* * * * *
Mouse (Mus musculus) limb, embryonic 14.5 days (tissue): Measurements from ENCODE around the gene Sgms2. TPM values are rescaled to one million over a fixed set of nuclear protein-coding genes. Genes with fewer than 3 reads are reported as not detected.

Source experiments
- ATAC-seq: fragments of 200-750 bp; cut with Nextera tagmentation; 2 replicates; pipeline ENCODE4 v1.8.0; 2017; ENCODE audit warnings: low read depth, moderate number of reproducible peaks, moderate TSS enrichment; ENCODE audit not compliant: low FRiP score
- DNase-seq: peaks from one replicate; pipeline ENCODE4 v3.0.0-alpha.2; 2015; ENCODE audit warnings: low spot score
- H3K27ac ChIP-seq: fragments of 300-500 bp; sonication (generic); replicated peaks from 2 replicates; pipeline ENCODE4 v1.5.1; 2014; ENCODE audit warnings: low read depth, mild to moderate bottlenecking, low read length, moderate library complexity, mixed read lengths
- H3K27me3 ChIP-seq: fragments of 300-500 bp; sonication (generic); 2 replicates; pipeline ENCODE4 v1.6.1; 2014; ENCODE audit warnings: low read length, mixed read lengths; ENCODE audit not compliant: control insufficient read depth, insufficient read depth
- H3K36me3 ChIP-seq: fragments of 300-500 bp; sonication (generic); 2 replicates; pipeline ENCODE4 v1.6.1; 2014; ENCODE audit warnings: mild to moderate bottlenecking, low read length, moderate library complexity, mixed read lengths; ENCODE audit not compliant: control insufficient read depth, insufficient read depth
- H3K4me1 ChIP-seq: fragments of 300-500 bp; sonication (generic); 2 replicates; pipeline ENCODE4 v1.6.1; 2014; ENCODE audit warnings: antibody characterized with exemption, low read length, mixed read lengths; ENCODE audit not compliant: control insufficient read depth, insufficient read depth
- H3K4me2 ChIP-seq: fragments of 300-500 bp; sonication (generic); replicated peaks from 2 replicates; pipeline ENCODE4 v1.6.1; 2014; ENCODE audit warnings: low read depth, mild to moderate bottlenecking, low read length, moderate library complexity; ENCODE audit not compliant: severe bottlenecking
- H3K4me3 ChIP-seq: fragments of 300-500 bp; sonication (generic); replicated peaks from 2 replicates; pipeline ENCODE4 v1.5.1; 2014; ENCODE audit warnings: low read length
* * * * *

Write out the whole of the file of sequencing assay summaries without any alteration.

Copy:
Mouse (Mus musculus) limb, embryonic 14.5 days (tissue): Measurements from ENCODE around the gene Sgms2. TPM values are rescaled to one million over a fixed set of nuclear protein-coding genes. Genes with fewer than 3 reads are reported as not detected.

Source experiments
- ATAC-seq: fragments of 200-750 bp; cut with Nextera tagmentation; 2 replicates; pipeline ENCODE4 v1.8.0; 2017; ENCODE audit warnings: low read depth, moderate number of reproducible peaks, moderate TSS enrichment; ENCODE audit not compliant: low FRiP score
- DNase-seq: peaks from one replicate; pipeline ENCODE4 v3.0.0-alpha.2; 2015; ENCODE audit warnings: low spot score
- H3K27ac ChIP-seq: fragments of 300-500 bp; sonication (generic); replicated peaks from 2 replicates; pipeline ENCODE4 v1.5.1; 2014; ENCODE audit warnings: low read depth, mild to moderate bottlenecking, low read length, moderate library complexity, mixed read lengths
- H3K27me3 ChIP-seq: fragments of 300-500 bp; sonication (generic); 2 replicates; pipeline ENCODE4 v1.6.1; 2014; ENCODE audit warnings: low read length, mixed read lengths; ENCODE audit not compliant: control insufficient read depth, insufficient read depth
- H3K36me3 ChIP-seq: fragments of 300-500 bp; sonication (generic); 2 replicates; pipeline ENCODE4 v1.6.1; 2014; ENCODE audit warnings: mild to moderate bottlenecking, low read length, moderate library complexity, mixed read lengths; ENCODE audit not compliant: control insufficient read depth, insufficient read depth
- H3K4me1 ChIP-seq: fragments of 300-500 bp; sonication (generic); 2 replicates; pipeline ENCODE4 v1.6.1; 2014; ENCODE audit warnings: antibody characterized with exemption, low read length, mixed read lengths; ENCODE audit not compliant: control insufficient read depth, insufficient read depth
- H3K4me2 ChIP-seq: fragments of 300-500 bp; sonication (generic); replicated peaks from 2 replicates; pipeline ENCODE4 v1.6.1; 2014; ENCODE audit warnings: low read depth, mild to moderate bottlenecking, low read length, moderate library complexity; ENCODE audit not compliant: severe bottlenecking
- H3K4me3 ChIP-seq: fragments of 300-500 bp; sonication (generic); replicated peaks from 2 replicates; pipeline ENCODE4 v1.5.1; 2014; ENCODE audit warnings: low read length